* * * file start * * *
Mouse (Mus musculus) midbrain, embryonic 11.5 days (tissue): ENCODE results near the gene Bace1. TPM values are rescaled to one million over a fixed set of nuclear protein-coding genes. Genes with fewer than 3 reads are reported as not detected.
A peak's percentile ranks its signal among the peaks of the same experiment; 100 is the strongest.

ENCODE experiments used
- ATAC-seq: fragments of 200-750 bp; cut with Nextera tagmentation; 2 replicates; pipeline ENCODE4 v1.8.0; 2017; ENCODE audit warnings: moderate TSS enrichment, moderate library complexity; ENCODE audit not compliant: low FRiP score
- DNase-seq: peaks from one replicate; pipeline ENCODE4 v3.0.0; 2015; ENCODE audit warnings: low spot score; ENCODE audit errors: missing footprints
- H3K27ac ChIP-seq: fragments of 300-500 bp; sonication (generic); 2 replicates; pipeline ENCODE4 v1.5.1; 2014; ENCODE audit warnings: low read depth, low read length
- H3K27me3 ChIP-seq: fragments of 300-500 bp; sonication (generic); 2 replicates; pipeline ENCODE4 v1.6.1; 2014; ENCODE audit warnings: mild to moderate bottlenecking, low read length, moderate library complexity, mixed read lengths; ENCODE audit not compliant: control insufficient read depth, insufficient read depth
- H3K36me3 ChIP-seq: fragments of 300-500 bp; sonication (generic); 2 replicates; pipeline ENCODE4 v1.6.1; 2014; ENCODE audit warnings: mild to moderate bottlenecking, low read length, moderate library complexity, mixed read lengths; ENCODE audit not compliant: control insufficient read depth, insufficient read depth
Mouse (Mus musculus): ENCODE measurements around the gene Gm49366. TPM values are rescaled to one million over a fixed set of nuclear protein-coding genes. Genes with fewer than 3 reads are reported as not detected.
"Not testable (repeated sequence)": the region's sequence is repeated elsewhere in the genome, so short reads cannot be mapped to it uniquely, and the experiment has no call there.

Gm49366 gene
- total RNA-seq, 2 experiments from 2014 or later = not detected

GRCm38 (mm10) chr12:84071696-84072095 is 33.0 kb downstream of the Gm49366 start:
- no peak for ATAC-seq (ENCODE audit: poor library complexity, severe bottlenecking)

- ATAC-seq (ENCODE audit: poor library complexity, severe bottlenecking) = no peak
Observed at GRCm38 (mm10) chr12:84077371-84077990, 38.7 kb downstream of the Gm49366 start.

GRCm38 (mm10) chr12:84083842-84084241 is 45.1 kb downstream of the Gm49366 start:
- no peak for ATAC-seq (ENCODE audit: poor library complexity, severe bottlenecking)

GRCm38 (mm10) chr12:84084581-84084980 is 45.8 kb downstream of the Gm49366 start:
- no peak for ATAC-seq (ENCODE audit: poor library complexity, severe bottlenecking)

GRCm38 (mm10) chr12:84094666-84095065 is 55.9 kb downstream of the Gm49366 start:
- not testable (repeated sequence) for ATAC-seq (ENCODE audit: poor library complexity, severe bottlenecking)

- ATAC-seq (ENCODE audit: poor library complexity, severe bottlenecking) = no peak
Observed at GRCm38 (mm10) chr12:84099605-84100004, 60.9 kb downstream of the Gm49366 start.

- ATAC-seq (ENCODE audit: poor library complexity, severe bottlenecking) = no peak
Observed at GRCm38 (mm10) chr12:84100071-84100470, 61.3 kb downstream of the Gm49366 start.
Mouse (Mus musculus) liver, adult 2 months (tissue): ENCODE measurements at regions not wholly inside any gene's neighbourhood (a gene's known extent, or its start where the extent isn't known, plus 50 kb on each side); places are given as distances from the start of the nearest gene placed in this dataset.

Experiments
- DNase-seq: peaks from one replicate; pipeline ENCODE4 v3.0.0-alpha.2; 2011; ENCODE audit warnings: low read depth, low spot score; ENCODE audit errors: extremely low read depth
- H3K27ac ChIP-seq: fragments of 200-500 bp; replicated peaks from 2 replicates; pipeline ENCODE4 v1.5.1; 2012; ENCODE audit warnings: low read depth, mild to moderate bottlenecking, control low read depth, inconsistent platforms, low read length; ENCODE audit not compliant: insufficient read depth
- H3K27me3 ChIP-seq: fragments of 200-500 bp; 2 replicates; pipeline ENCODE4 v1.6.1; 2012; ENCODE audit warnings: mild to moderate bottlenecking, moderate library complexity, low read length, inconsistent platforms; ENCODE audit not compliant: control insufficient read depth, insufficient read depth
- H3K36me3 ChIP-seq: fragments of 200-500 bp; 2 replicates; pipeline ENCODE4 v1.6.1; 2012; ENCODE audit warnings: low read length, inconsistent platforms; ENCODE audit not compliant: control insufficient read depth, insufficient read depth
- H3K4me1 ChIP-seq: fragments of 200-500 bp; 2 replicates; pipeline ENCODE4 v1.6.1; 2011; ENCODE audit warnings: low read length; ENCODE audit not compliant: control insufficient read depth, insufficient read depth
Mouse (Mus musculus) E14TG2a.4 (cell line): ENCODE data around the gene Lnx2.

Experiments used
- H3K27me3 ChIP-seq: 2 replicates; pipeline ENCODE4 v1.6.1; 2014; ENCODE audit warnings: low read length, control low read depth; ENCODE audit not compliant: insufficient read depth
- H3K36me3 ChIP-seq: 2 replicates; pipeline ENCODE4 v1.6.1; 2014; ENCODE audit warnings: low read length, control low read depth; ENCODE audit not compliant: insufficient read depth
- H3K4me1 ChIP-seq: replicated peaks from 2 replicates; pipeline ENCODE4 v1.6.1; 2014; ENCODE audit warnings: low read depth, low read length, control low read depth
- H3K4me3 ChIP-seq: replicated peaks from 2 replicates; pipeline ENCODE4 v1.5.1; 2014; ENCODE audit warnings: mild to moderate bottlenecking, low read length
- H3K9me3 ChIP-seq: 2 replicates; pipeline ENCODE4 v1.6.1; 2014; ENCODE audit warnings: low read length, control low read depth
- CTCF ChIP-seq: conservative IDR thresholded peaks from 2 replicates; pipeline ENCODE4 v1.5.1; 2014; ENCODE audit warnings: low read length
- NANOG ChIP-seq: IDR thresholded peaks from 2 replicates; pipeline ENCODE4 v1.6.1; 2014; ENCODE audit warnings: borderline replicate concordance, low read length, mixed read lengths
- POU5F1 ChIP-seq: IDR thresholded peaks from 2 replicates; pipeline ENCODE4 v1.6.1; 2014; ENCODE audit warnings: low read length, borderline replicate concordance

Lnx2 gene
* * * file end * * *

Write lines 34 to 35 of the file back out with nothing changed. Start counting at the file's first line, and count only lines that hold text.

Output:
Mouse (Mus musculus) E14TG2a.4 (cell line): ENCODE data around the gene Lnx2.

Experiments used